Dyssodia papposa (Fetid Marigold)

Plant Info
Also known as: Prairie Dogweed, False Dog-fennel
Genus:Dyssodia
Family:Asteraceae (Aster)
Life cycle:annual
Origin:native to US
Habitat:sun; open, dry, disturbed soil; prairies, fields, roadsides, waste areas
Bloom season:July - October
Plant height:4 to 16 inches
Wetland Indicator Status:none
MN county distribution (click map to enlarge):Minnesota county distribution map
National distribution (click map to enlarge):National distribution map

Pick an image for a larger view. See the glossary for icon descriptions.

Detailed Information

Flower: Flower shape: 5-petals Flower shape: 7+petals Flower shape: bell

[photo of flowers] Flowers are short-stalked, arising singly from leaf axils and at the tips of branches but numerous on a plant, egg to bell shaped, up to ½ inch long. with up to 8 short, deep yellow rays (petals), usually about 5, spreading out at the top around the yellow center disk flowers. The 4 to 9 outer bracts are green, linear, flaring at the tip, 2/3 the length of inner bracts, which are broader and very papery, greenish-orange to purplish in color. These inner bracts each have 1 or more orangish glands scattered on the surface.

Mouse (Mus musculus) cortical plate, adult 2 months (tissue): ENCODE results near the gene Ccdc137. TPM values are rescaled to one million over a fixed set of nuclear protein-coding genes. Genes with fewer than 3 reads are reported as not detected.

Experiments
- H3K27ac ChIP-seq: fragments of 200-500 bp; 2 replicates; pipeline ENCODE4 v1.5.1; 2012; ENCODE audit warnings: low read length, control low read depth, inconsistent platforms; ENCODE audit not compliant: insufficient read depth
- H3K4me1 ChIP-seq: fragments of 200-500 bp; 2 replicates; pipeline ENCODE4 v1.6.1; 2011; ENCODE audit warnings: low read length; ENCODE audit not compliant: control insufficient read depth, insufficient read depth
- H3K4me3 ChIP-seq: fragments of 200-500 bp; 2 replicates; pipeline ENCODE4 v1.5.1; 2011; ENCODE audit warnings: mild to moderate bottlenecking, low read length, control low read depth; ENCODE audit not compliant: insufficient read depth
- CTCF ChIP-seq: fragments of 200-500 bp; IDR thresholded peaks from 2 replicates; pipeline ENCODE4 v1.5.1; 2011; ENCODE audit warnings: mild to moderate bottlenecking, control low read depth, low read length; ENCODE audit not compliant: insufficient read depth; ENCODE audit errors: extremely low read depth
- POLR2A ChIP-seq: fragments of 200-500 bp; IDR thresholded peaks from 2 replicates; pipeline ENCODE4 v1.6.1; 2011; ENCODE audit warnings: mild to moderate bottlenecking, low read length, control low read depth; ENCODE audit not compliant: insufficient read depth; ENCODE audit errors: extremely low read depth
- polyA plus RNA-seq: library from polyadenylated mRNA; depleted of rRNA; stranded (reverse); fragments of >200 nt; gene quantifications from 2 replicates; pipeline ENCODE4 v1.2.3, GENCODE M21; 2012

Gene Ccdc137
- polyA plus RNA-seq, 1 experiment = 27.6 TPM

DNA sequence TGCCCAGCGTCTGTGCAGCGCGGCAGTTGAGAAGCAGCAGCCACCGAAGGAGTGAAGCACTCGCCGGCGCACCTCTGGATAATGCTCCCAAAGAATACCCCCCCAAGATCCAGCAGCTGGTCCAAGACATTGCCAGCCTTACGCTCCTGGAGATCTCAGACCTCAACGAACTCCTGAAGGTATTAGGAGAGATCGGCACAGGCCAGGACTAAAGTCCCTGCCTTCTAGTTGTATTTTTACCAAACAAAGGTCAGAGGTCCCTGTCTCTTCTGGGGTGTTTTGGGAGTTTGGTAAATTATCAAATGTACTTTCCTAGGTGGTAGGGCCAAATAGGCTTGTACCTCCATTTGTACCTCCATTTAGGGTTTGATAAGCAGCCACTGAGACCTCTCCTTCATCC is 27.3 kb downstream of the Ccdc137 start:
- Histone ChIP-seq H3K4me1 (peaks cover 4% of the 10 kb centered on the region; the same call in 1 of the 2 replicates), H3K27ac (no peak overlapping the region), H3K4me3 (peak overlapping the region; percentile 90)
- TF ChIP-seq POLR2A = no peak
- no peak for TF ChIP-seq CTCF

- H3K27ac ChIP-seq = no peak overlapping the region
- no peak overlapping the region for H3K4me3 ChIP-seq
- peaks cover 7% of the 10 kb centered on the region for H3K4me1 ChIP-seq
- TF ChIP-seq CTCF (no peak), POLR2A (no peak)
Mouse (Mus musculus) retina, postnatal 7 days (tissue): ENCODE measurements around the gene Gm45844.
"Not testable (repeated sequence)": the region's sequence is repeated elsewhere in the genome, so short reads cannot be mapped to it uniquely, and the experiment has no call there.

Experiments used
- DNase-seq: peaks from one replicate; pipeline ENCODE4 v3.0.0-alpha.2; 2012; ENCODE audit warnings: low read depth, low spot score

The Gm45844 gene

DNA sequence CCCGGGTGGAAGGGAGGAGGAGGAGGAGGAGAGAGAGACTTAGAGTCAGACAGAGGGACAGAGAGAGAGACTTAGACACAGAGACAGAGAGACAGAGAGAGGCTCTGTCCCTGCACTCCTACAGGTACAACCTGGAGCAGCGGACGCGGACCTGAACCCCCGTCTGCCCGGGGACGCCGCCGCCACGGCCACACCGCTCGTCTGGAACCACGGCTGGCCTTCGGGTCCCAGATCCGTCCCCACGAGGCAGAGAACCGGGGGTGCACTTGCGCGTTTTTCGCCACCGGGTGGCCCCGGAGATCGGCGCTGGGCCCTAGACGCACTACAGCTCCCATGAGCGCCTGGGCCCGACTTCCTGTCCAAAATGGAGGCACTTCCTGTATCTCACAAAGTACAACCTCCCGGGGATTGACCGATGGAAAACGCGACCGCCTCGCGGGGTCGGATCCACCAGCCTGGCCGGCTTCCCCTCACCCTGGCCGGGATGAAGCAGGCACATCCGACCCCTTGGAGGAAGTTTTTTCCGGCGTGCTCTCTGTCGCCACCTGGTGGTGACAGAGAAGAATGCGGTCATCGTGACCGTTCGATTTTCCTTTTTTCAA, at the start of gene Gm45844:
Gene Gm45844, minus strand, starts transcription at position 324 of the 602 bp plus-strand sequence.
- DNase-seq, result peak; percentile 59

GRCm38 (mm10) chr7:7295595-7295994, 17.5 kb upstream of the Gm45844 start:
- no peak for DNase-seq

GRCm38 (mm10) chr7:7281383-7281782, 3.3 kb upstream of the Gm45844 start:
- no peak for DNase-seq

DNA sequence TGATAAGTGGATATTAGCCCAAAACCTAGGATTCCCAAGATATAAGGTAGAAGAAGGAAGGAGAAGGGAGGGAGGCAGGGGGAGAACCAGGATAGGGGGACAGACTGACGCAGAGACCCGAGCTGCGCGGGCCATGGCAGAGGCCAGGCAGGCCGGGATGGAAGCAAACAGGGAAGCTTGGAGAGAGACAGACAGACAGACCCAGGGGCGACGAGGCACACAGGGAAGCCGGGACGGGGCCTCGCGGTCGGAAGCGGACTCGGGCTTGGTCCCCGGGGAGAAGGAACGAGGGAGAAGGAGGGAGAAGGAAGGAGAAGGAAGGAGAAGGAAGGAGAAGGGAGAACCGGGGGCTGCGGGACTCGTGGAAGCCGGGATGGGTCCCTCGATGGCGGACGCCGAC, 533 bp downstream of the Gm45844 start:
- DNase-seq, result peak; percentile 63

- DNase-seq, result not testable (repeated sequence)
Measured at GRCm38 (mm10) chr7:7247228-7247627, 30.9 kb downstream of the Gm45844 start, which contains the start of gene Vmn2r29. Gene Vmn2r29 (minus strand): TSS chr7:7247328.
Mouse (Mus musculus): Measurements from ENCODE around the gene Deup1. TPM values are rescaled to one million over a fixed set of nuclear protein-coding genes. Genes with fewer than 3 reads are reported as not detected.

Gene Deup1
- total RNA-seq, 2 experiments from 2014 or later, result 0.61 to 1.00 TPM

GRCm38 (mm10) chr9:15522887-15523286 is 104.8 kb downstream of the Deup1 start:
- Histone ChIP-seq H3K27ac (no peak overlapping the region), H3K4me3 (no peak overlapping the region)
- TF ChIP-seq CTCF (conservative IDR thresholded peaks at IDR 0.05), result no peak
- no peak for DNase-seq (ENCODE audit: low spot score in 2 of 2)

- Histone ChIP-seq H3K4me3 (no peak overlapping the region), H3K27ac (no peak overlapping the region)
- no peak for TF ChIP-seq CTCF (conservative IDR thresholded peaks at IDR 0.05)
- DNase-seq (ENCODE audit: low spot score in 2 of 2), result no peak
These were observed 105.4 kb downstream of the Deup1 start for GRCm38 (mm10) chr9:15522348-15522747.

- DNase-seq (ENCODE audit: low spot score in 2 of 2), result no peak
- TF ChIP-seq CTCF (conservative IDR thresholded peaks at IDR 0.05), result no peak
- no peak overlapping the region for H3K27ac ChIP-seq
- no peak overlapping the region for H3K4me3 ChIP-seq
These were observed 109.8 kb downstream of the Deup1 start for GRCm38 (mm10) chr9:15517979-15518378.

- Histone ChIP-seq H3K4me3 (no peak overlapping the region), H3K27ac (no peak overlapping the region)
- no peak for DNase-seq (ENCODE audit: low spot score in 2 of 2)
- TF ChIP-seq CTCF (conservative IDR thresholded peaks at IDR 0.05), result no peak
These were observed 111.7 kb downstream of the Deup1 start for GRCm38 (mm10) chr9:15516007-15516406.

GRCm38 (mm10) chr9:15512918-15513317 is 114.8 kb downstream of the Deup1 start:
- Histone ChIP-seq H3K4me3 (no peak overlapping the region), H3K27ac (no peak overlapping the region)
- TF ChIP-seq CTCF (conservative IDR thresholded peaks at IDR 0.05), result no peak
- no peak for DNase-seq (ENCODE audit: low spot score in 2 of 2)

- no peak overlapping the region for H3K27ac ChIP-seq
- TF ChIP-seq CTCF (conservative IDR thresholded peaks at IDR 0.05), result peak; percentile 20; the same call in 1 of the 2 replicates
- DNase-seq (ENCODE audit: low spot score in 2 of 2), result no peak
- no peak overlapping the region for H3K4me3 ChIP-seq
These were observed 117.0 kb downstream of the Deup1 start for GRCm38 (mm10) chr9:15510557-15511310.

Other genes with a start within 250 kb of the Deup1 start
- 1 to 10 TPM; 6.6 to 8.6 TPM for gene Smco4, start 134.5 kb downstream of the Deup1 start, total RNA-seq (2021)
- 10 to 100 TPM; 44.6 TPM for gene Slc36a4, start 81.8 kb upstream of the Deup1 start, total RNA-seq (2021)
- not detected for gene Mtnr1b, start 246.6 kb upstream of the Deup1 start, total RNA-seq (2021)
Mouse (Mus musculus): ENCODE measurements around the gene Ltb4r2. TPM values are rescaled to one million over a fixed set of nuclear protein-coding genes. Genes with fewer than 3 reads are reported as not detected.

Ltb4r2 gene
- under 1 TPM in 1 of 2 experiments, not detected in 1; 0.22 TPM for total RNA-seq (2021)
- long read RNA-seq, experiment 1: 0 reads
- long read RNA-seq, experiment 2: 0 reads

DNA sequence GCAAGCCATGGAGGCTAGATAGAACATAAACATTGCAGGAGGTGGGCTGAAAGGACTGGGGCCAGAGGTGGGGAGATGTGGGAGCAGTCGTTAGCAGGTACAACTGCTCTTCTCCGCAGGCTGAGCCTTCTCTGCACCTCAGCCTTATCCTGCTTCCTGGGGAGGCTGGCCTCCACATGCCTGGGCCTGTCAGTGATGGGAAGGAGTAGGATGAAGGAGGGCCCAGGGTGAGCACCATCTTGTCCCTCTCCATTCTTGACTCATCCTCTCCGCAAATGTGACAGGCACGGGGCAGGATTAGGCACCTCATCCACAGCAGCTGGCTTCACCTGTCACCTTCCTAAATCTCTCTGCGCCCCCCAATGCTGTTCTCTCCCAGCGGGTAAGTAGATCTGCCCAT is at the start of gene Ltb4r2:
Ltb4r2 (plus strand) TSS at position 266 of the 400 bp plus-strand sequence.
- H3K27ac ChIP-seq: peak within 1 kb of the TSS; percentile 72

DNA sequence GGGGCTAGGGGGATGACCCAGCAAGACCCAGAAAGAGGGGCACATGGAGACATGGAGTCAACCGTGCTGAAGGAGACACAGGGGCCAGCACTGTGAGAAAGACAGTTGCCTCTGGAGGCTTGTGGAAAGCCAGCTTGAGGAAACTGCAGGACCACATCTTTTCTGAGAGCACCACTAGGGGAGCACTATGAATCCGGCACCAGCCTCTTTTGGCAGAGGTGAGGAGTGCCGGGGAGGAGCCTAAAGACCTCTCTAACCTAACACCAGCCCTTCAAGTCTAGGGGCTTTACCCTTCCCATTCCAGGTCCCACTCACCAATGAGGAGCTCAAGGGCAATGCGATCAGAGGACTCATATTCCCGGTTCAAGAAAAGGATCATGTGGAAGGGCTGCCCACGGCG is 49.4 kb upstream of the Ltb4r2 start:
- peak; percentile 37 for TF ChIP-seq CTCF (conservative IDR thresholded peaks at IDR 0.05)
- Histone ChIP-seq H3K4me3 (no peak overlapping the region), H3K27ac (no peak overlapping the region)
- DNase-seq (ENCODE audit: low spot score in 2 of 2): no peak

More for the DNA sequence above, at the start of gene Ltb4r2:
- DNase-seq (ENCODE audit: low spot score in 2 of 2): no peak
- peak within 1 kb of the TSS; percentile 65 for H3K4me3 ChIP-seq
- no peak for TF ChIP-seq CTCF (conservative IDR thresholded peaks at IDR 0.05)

Leaves and stems: Leaf attachment: alternate Leaf attachment: opposite Leaf type: lobed Leaf type: simple

[photo of leaves] Leaves are mostly opposite, may be alternate in the upper plant, ¾ to 2 inches long and deeply divided into linear lobes, which may be further divided, lobed, or with a few coarse teeth around the edges. Leaves are hairless to sparsely hairy.

[close-up of glands] Orange-brownish glands dot the foliage which has a spicy pungent odor (not necessarily unpleasant) when crushed. Stems are mostly erect with diffuse branching, finely hairy to nearly smooth throughout.

Notes:

Fetid marigold is native throughout much of the western and south-central Great Plains but is considered adventive (not completely naturalized) in Missouri eastward (including Minnesota), with scattered introductions up into New England as well as west to Utah and Arizona. Collected as early as 1888 in Rock County, another specimen was collected in Houston County in 1980. In the summer of 2012 we collected it in Winona County and a friend found it in Scott. It is small and weedy so can be easily overlooked elsewhere, but it's certain to say it's on the move, typically along the road shoulders of our extensive transportation system.

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More photos

Photos courtesy Peter M. Dziuk taken along Highway 61 in Winona County.

Comments

Have you seen this plant in Minnesota, or have any other comments about it?

Posted by: david - Twin Cities
on: 2014-09-14 13:37:04

All along the shoulder edges of the Interstate and highway systems.

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